But here I was arriving at 10 a.m. on Christmas morning at John’s bedside, trying to act like everything was going to be alright. Like it was just another conversation, like the hundreds we had enjoyed before.

“Senor,” he chimed out to me, upon seeing my face. “What are you doing here? God, it’s great to see you!”

Wow, I thought, he doesn’t look very good, but he’s in fine spirit.

After composing myself a bit, I sat there for two hours, along with his wife, brother, sister-in-law and a family friend, and had a wonderful conversation about the old times. Old football stories. Notre Dame history. The Colts and their legacy. How the Orioles were going to do this year. Even the Ravens, who John wasn’t so fond of at first, but learned to accept and appreciate. John knew the Ravens were headed to the playoffs and that I was excited about the prospects of a potential Super Bowl for Baltimore.

He contributed to more than 90 percent of what we talked about, throwing out some fun thoughts and we shared some laughs. A few times, you could see the side effects of the medication, as John was forgetful or a tad-bit disoriented. But for the most part, it was a wonderfully memorable morning.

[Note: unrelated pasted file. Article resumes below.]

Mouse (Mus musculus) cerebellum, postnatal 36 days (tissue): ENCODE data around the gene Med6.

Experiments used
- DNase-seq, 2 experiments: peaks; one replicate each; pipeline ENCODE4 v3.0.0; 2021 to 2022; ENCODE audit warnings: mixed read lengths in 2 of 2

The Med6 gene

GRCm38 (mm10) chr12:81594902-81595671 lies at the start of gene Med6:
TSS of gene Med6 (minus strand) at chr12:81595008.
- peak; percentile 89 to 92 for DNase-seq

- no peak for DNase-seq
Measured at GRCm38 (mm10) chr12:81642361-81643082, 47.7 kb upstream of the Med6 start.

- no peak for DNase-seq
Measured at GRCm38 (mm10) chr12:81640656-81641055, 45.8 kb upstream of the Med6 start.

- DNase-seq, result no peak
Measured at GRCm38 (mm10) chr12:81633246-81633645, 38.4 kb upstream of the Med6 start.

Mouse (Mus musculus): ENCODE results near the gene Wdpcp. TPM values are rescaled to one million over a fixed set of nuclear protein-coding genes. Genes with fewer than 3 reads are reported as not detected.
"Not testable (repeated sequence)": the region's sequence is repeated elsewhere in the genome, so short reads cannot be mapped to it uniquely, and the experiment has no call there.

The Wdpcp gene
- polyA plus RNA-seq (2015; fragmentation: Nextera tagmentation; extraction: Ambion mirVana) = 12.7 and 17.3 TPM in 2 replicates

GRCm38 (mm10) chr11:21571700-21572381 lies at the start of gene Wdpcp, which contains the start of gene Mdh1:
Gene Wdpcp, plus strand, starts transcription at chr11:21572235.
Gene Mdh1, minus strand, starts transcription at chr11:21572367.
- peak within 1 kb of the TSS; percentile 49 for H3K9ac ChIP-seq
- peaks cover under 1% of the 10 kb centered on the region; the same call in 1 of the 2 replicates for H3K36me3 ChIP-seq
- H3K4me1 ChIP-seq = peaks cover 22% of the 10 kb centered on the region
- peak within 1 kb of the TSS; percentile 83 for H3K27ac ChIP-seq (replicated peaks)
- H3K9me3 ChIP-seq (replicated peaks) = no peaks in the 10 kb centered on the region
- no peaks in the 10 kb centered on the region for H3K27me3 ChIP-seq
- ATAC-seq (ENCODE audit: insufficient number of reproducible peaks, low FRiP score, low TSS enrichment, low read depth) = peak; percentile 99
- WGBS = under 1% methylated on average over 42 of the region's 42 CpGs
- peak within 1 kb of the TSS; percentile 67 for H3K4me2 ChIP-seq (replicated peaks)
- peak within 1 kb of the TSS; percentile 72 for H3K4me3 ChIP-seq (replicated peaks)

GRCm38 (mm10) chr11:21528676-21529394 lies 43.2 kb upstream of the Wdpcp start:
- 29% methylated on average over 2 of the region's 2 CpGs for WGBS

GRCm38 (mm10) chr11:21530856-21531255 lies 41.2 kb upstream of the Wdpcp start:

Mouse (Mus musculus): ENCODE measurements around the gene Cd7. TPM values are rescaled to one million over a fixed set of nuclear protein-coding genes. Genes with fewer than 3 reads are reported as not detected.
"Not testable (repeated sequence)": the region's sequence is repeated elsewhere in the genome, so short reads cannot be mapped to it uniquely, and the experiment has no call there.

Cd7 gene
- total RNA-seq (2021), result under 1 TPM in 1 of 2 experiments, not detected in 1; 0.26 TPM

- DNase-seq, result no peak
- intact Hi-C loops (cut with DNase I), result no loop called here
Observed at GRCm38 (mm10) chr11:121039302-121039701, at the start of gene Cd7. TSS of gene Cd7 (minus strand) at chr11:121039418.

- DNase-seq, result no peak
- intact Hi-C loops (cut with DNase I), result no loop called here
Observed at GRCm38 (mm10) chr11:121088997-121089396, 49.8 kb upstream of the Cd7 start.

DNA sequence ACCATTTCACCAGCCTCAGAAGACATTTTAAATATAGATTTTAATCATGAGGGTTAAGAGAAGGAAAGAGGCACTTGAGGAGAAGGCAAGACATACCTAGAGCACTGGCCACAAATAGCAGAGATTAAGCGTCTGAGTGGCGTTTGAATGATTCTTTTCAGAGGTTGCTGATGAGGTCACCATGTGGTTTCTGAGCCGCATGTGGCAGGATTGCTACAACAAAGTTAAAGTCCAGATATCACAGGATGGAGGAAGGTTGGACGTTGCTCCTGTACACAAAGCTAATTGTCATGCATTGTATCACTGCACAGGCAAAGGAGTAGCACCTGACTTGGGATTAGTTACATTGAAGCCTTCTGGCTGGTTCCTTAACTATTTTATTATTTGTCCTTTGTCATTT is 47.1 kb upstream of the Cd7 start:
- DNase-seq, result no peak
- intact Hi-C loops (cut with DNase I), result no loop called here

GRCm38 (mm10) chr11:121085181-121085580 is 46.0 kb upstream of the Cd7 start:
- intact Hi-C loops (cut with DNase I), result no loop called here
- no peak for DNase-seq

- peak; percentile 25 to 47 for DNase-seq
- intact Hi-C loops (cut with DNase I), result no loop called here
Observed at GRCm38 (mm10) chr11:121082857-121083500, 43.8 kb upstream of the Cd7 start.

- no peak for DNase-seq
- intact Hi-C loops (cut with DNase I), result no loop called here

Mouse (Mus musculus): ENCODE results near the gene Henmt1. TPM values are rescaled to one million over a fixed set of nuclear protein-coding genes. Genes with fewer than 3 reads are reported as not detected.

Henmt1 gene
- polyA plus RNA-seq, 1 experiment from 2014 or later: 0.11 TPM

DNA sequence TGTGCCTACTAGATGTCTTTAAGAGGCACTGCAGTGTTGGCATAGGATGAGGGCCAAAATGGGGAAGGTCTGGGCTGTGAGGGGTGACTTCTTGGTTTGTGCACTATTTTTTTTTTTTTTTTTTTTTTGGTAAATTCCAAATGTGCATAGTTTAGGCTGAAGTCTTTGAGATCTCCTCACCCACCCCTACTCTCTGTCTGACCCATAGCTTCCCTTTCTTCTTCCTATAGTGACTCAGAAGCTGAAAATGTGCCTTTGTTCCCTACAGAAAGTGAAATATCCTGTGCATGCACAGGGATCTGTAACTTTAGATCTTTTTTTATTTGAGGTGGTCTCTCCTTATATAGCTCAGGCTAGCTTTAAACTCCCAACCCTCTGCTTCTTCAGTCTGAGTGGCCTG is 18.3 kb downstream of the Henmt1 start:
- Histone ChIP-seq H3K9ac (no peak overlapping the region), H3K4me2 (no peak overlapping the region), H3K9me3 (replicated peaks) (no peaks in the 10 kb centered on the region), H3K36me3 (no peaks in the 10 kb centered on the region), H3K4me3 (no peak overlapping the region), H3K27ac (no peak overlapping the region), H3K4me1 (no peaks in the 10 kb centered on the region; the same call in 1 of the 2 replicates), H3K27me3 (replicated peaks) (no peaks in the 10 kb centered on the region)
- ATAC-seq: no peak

It was what the spirit of Christmas was all about: friendship, old stories, laughter and good cheer.

Then it came time to leave.

I had just spent the previous day at a football game thinking of my Dad’s death, and my own mortality as well, and now I was about to leave the deathbed of my professional hero and I had to say a final goodbye.

I touched his hand, told him I loved him, saw the final sparkle in his eyes, exchanged a last smile and said “goodbye.”

It was the first time in my life I had ever had that opportunity – to bid a dear friend farewell in life’s final passage – and it was without question the hardest thing I’ve ever had to do.


For me on that Christmas Day, there were a lot of other things to ponder much more important than football or winning and losing.

The following evening, Dilfer, as promised, came to The Barn to stoke the fires of playoff football in Baltimore.